1 Test-Generation Approach
Coverage testing aims to traverse all execution paths of the program under test to verify its correctness. Two traditional techniques for this task, symbolic execution [king1976symbolic] and fuzzing [takanen2018fuzzing] are complementary in nature [godefroid2008automated].
Consider exploring the program Ackermann02 in Fig. 2 from the Test-Comp benchmarks as an example. Symbolic execution can compute inputs to penetrate the choke point (line 10) to reach the “rare branch” (lines 14/15), but then becomes unnecessarily expensive in solving the exponentially growing constraints from repeatedly unfolding the recursive function ackermann. By comparison, even though very few random fuzzer-generated inputs pass the chokepoint, the high speed of fuzzing means the “rare branch” will be quickly reached.
The following research question arises when exploring the program space in a conditional branch: Will it be more efficient to focus on the space under the constraint, or to flood both branches with unconstrained inputs, to target the internals of log(m,n) in line 11 at the same time?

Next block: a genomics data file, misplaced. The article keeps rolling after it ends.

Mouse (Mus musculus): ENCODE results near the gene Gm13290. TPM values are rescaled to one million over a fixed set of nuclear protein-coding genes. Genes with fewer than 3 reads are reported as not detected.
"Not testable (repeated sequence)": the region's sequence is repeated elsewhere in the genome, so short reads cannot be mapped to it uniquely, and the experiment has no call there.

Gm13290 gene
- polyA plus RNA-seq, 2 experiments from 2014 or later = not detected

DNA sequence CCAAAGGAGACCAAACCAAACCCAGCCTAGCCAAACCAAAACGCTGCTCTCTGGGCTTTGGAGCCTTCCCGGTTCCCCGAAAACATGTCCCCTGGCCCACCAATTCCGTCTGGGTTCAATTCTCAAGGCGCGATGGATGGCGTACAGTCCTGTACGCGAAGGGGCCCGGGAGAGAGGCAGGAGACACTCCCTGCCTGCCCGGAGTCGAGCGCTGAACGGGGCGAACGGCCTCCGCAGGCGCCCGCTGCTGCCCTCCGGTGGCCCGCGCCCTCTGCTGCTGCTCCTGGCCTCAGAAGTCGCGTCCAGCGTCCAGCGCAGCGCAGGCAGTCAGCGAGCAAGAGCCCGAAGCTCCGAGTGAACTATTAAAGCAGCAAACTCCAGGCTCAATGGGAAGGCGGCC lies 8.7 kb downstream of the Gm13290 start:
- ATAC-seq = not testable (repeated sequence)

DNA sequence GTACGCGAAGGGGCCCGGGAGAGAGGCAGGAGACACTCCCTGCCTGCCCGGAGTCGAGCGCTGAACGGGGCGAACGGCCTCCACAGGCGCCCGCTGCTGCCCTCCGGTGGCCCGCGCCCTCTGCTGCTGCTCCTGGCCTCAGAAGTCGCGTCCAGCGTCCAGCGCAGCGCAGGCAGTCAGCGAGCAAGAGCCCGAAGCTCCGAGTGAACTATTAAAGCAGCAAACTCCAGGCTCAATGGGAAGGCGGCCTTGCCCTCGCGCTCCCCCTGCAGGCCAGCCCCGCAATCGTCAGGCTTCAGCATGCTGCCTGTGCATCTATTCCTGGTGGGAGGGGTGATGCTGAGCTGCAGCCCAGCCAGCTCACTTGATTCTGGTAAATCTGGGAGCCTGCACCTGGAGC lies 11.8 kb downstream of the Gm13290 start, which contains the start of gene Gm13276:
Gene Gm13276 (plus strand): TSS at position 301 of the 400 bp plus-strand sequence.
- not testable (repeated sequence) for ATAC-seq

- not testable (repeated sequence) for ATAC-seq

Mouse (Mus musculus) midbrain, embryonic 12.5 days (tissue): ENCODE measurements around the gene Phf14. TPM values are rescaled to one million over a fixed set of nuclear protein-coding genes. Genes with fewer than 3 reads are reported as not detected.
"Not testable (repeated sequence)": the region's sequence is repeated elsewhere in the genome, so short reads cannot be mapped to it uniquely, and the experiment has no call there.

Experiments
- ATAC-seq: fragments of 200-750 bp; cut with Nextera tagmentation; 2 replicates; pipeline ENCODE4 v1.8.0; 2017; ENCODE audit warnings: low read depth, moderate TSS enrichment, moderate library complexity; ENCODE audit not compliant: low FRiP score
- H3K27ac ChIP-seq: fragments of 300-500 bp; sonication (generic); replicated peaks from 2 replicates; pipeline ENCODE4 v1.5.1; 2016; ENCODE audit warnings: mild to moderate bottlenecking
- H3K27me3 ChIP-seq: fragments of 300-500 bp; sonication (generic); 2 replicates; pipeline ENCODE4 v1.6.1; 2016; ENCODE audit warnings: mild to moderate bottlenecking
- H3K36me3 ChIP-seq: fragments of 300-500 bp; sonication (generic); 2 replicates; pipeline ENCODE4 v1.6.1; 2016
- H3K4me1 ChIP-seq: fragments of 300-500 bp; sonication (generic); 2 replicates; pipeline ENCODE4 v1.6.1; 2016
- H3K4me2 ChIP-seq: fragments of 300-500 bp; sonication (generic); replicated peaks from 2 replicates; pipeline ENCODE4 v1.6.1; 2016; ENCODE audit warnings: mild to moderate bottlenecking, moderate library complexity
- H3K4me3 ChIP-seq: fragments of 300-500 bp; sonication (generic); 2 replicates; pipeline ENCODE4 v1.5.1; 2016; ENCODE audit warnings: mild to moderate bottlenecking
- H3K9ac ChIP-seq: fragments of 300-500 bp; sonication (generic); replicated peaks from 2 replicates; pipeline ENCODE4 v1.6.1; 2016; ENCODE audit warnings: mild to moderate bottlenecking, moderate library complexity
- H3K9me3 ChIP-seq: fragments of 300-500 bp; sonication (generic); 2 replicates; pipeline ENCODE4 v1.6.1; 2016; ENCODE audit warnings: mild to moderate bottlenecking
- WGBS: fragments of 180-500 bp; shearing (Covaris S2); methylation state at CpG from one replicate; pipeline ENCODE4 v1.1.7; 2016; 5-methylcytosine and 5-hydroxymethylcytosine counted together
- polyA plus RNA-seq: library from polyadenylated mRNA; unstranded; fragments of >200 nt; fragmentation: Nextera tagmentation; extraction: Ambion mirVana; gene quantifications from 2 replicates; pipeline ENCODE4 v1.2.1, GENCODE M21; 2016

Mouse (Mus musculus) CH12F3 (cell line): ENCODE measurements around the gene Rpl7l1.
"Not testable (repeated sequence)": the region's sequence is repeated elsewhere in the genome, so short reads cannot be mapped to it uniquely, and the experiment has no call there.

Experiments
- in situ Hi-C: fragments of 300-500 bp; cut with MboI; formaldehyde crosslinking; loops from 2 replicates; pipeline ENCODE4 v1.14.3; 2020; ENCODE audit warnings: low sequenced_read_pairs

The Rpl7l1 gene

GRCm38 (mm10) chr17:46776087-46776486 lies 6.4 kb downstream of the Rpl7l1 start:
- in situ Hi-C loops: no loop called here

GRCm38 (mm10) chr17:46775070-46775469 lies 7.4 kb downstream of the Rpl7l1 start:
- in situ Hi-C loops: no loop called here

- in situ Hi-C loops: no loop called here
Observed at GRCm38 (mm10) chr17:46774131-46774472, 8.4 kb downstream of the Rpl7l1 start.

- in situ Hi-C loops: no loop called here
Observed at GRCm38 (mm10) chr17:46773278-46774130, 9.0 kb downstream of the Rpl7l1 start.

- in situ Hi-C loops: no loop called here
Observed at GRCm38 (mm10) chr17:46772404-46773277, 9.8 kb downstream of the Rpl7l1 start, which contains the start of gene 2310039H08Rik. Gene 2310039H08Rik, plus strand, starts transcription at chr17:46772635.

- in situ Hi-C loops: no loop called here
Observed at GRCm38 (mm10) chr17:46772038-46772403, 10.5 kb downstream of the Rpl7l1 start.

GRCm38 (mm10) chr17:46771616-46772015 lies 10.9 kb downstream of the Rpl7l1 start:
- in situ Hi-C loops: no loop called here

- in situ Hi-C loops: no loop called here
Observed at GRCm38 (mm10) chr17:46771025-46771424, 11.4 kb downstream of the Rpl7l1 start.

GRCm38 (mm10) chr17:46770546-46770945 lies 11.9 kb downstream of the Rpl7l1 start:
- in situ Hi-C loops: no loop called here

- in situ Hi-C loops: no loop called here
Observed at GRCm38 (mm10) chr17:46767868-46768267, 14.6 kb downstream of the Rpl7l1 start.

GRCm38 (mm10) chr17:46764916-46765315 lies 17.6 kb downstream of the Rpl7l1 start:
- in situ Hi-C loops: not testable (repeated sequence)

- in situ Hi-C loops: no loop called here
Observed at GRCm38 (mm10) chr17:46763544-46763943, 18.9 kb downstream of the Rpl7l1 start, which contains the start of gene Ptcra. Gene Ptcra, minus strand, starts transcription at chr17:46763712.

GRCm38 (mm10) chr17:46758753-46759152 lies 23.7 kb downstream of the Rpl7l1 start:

Legion 111The name Legion comes from the Marvel fictional character who changes personalities for different needs, to reflect the strategy adaption depending on the program. introduces MCTS-guided program explorationas a principled answer to this question, tailored to each program under test. For a program like Fig. 2, Legion estimates the expectation of finding new paths by the UCT score (upper confidence bound for trees), a successful approach for games [MCTS-Survey], aiming to balance exploration of program space (where success is still uncertain) against exploitation of partial results (that appear promising already). Code behind rare branches is targeted by approximate path-preserving fuzzing to efficiently generate diverse inputs for a specific sub-part of the program.